“Despite the fact that my work takes place in the office and consists of budgets, letters, reports and calls, I feel that I am part of something that benefits people. When I see the numbers for the clients we have helped, and read their grateful reviews, it is incredibly fulfilling and inspiring to continue doing this work.”
Yana T., Medical and Social Case Management Specialist
Yana is a Medical and Social Case Management Specialist at Humanitarian Action in Saint Petersburg, Russia. She spends her day with clients and doctors at the AIDS Center to decide how best to help the person. She also works on the mobile testing bus, where she signs people up for case management services and advise on HIV and drug addiction.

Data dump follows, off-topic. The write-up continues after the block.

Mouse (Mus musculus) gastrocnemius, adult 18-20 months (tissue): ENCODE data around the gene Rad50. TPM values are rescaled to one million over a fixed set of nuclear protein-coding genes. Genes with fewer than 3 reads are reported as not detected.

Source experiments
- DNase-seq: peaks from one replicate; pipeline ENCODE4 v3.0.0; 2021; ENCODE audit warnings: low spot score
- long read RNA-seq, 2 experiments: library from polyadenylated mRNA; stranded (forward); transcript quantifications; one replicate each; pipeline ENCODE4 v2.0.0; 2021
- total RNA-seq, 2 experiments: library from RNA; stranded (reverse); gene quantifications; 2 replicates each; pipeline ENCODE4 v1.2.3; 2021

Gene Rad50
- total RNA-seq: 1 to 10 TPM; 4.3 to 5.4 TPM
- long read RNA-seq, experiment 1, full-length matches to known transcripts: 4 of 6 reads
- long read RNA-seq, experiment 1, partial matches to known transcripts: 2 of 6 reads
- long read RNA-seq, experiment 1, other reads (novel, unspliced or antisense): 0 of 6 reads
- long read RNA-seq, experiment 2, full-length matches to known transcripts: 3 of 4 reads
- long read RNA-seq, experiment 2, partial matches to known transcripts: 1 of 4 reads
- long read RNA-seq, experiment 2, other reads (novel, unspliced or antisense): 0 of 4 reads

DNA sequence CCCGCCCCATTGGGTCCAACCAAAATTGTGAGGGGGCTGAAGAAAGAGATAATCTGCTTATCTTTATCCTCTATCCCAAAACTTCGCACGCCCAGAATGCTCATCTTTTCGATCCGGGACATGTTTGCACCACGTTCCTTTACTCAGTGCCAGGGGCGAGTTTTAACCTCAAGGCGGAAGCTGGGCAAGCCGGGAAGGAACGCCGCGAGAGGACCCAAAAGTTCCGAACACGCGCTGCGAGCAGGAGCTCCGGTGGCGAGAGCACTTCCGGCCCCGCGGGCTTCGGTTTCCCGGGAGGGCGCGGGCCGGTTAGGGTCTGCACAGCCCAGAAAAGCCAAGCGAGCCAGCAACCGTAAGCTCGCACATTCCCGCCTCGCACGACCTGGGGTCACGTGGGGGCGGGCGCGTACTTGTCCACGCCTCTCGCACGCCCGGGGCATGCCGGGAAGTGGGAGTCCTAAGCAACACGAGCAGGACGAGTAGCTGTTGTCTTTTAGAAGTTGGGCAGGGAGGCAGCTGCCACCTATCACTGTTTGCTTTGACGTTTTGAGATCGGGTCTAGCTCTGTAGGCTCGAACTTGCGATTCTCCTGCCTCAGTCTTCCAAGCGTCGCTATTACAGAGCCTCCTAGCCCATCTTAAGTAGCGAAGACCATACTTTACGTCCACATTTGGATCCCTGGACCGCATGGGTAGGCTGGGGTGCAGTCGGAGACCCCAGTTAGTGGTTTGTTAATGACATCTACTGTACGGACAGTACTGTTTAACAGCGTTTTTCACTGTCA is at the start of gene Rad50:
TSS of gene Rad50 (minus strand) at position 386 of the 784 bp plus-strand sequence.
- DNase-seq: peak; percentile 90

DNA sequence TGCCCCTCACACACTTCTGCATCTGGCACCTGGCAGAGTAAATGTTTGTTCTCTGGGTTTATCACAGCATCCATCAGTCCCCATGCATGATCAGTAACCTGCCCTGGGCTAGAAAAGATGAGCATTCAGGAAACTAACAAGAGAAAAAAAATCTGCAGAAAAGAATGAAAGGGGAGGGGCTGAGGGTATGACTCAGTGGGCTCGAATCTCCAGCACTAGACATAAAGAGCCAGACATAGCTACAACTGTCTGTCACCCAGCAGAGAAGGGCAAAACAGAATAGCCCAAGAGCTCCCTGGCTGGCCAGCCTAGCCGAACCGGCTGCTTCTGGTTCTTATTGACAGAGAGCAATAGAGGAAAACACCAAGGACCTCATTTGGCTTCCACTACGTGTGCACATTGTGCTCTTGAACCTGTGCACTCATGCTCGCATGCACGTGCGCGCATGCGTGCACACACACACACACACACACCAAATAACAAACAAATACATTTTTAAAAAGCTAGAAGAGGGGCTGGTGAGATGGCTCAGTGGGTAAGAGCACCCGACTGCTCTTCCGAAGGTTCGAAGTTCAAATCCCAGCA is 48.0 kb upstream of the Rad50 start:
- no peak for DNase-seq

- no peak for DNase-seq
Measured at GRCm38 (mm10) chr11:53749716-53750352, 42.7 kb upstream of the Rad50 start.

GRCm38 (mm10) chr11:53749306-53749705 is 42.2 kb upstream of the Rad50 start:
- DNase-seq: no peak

“I know first-hand that you can live a full and happy life with HIV but unfortunately, many people do not know this. Knowledge about HIV among people who use drugs is often outdated, HIV is still associated with AIDS and death, so people are scared. I hope to dispel these myths and bring more people to treatment.”
Yelena, Community Mobilisation and Advocacy Specialist
Yelena is the Community Mobilisation and Advocacy Specialist at ICAP Central Asia in Almaty. As part of the RADIAN Model Cities project in Almaty, she works closely with partners and provides the necessary technical support to ensure the successful implementation of the project.
“I live with HIV, and all my work for the past 12 years has been aimed at combating the epidemic in Almaty. This work plays a crucial role in creating a future where people are kind and accepting, and where people living with HIV are no longer discriminated against or made to feel invisible.”